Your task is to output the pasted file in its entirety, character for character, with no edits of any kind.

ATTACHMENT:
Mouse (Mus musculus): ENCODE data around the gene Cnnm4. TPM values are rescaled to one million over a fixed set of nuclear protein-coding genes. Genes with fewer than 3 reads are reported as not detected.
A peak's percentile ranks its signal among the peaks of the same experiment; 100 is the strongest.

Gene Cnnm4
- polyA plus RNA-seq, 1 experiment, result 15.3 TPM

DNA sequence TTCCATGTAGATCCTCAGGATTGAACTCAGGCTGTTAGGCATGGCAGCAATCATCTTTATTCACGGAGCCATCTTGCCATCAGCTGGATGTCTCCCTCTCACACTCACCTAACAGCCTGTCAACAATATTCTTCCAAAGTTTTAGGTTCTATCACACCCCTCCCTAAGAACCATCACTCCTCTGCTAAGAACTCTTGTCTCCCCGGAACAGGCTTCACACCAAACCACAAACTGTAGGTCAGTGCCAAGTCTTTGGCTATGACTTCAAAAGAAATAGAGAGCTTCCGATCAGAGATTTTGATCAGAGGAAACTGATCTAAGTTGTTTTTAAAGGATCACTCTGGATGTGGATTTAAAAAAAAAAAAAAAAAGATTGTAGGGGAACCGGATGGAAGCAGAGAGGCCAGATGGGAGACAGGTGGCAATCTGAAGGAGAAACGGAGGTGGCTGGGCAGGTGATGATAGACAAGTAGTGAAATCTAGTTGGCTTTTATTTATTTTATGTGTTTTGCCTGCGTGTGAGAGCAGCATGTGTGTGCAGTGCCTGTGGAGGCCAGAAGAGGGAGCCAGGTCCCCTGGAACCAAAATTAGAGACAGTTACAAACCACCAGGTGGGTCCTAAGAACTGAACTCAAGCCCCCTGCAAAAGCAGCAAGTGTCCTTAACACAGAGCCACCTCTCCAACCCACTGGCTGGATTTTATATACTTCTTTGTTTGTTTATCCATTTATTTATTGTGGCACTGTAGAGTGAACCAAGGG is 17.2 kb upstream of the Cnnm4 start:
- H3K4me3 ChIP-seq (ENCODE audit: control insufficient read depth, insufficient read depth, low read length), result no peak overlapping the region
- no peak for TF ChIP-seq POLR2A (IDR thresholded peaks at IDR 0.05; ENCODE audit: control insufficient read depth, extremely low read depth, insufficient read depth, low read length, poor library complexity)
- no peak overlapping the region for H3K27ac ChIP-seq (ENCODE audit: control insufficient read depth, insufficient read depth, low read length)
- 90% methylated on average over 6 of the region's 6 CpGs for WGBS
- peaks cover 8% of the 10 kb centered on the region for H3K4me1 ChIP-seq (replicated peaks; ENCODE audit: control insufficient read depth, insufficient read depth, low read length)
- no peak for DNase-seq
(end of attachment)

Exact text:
Mouse (Mus musculus): ENCODE data around the gene Cnnm4. TPM values are rescaled to one million over a fixed set of nuclear protein-coding genes. Genes with fewer than 3 reads are reported as not detected.
A peak's percentile ranks its signal among the peaks of the same experiment; 100 is the strongest.

Gene Cnnm4
- polyA plus RNA-seq, 1 experiment, result 15.3 TPM

DNA sequence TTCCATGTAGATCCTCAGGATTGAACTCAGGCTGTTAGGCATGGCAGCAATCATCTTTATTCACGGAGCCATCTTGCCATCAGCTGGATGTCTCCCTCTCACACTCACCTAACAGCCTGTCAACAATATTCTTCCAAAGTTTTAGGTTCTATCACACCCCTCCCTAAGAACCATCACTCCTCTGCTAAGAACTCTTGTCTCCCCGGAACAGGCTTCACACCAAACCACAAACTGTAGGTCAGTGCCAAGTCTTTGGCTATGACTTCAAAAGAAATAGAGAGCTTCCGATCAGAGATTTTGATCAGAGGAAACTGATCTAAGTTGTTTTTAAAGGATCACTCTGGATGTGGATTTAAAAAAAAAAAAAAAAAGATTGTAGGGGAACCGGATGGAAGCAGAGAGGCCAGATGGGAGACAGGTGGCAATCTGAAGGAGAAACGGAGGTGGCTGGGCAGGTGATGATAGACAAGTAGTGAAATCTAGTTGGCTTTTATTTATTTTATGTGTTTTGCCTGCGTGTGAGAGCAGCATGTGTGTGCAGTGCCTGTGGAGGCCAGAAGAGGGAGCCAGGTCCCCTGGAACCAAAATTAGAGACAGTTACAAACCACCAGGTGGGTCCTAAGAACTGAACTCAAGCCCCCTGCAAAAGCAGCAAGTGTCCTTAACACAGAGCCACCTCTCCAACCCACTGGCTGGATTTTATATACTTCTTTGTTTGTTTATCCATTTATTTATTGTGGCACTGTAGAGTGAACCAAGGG is 17.2 kb upstream of the Cnnm4 start:
- H3K4me3 ChIP-seq (ENCODE audit: control insufficient read depth, insufficient read depth, low read length), result no peak overlapping the region
- no peak for TF ChIP-seq POLR2A (IDR thresholded peaks at IDR 0.05; ENCODE audit: control insufficient read depth, extremely low read depth, insufficient read depth, low read length, poor library complexity)
- no peak overlapping the region for H3K27ac ChIP-seq (ENCODE audit: control insufficient read depth, insufficient read depth, low read length)
- 90% methylated on average over 6 of the region's 6 CpGs for WGBS
- peaks cover 8% of the 10 kb centered on the region for H3K4me1 ChIP-seq (replicated peaks; ENCODE audit: control insufficient read depth, insufficient read depth, low read length)
- no peak for DNase-seq